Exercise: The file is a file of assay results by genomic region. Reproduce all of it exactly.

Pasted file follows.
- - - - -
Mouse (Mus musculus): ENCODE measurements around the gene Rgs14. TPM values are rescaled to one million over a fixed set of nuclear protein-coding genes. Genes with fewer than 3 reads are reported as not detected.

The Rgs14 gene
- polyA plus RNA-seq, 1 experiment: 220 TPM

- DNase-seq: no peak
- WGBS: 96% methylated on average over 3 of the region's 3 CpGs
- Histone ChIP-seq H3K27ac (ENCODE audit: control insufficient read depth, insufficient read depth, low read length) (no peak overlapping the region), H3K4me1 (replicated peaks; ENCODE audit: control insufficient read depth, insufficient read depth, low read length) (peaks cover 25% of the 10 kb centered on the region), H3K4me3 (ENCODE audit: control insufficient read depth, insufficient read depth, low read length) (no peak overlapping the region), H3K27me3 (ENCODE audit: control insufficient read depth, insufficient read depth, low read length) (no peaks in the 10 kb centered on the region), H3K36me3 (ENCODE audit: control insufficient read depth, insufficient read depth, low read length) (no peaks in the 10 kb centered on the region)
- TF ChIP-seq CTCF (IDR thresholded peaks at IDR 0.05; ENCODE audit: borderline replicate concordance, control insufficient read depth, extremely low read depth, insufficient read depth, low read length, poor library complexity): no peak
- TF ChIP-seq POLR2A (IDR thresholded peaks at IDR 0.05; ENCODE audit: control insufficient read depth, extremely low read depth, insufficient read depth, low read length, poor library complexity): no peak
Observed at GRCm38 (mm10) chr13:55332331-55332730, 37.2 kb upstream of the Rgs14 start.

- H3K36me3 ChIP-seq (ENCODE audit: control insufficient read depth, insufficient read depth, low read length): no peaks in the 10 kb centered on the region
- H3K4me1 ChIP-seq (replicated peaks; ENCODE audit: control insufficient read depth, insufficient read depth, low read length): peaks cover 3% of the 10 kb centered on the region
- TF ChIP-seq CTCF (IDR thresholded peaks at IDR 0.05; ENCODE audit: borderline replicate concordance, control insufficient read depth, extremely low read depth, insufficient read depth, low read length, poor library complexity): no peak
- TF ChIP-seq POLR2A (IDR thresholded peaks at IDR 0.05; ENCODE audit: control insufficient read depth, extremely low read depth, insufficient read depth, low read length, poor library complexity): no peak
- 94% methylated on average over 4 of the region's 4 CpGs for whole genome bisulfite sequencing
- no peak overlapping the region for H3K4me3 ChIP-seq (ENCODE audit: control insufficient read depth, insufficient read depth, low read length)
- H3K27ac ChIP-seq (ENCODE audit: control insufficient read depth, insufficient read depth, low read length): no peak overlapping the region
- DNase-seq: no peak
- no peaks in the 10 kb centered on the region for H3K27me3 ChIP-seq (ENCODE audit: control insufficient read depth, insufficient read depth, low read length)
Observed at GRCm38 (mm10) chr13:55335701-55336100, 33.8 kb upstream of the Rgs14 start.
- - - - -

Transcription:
Mouse (Mus musculus): ENCODE measurements around the gene Rgs14. TPM values are rescaled to one million over a fixed set of nuclear protein-coding genes. Genes with fewer than 3 reads are reported as not detected.

The Rgs14 gene
- polyA plus RNA-seq, 1 experiment: 220 TPM

- DNase-seq: no peak
- WGBS: 96% methylated on average over 3 of the region's 3 CpGs
- Histone ChIP-seq H3K27ac (ENCODE audit: control insufficient read depth, insufficient read depth, low read length) (no peak overlapping the region), H3K4me1 (replicated peaks; ENCODE audit: control insufficient read depth, insufficient read depth, low read length) (peaks cover 25% of the 10 kb centered on the region), H3K4me3 (ENCODE audit: control insufficient read depth, insufficient read depth, low read length) (no peak overlapping the region), H3K27me3 (ENCODE audit: control insufficient read depth, insufficient read depth, low read length) (no peaks in the 10 kb centered on the region), H3K36me3 (ENCODE audit: control insufficient read depth, insufficient read depth, low read length) (no peaks in the 10 kb centered on the region)
- TF ChIP-seq CTCF (IDR thresholded peaks at IDR 0.05; ENCODE audit: borderline replicate concordance, control insufficient read depth, extremely low read depth, insufficient read depth, low read length, poor library complexity): no peak
- TF ChIP-seq POLR2A (IDR thresholded peaks at IDR 0.05; ENCODE audit: control insufficient read depth, extremely low read depth, insufficient read depth, low read length, poor library complexity): no peak
Observed at GRCm38 (mm10) chr13:55332331-55332730, 37.2 kb upstream of the Rgs14 start.

- H3K36me3 ChIP-seq (ENCODE audit: control insufficient read depth, insufficient read depth, low read length): no peaks in the 10 kb centered on the region
- H3K4me1 ChIP-seq (replicated peaks; ENCODE audit: control insufficient read depth, insufficient read depth, low read length): peaks cover 3% of the 10 kb centered on the region
- TF ChIP-seq CTCF (IDR thresholded peaks at IDR 0.05; ENCODE audit: borderline replicate concordance, control insufficient read depth, extremely low read depth, insufficient read depth, low read length, poor library complexity): no peak
- TF ChIP-seq POLR2A (IDR thresholded peaks at IDR 0.05; ENCODE audit: control insufficient read depth, extremely low read depth, insufficient read depth, low read length, poor library complexity): no peak
- 94% methylated on average over 4 of the region's 4 CpGs for whole genome bisulfite sequencing
- no peak overlapping the region for H3K4me3 ChIP-seq (ENCODE audit: control insufficient read depth, insufficient read depth, low read length)
- H3K27ac ChIP-seq (ENCODE audit: control insufficient read depth, insufficient read depth, low read length): no peak overlapping the region
- DNase-seq: no peak
- no peaks in the 10 kb centered on the region for H3K27me3 ChIP-seq (ENCODE audit: control insufficient read depth, insufficient read depth, low read length)
Observed at GRCm38 (mm10) chr13:55335701-55336100, 33.8 kb upstream of the Rgs14 start.